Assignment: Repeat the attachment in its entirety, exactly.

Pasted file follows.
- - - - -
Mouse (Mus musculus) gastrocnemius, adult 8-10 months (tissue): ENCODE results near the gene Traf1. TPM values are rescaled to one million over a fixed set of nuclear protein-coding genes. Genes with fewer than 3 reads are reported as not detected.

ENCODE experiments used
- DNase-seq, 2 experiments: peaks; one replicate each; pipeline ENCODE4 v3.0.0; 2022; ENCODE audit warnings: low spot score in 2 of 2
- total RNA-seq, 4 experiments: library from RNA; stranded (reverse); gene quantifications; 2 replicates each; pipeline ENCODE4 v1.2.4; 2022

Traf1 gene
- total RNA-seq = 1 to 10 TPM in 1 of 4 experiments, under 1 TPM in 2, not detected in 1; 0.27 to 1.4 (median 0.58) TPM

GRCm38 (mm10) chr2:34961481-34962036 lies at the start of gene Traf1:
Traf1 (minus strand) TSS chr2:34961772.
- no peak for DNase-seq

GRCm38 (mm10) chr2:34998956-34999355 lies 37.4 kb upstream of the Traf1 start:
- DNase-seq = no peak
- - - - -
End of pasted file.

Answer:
Mouse (Mus musculus) gastrocnemius, adult 8-10 months (tissue): ENCODE results near the gene Traf1. TPM values are rescaled to one million over a fixed set of nuclear protein-coding genes. Genes with fewer than 3 reads are reported as not detected.

ENCODE experiments used
- DNase-seq, 2 experiments: peaks; one replicate each; pipeline ENCODE4 v3.0.0; 2022; ENCODE audit warnings: low spot score in 2 of 2
- total RNA-seq, 4 experiments: library from RNA; stranded (reverse); gene quantifications; 2 replicates each; pipeline ENCODE4 v1.2.4; 2022

Traf1 gene
- total RNA-seq = 1 to 10 TPM in 1 of 4 experiments, under 1 TPM in 2, not detected in 1; 0.27 to 1.4 (median 0.58) TPM

GRCm38 (mm10) chr2:34961481-34962036 lies at the start of gene Traf1:
Traf1 (minus strand) TSS chr2:34961772.
- no peak for DNase-seq

GRCm38 (mm10) chr2:34998956-34999355 lies 37.4 kb upstream of the Traf1 start:
- DNase-seq = no peak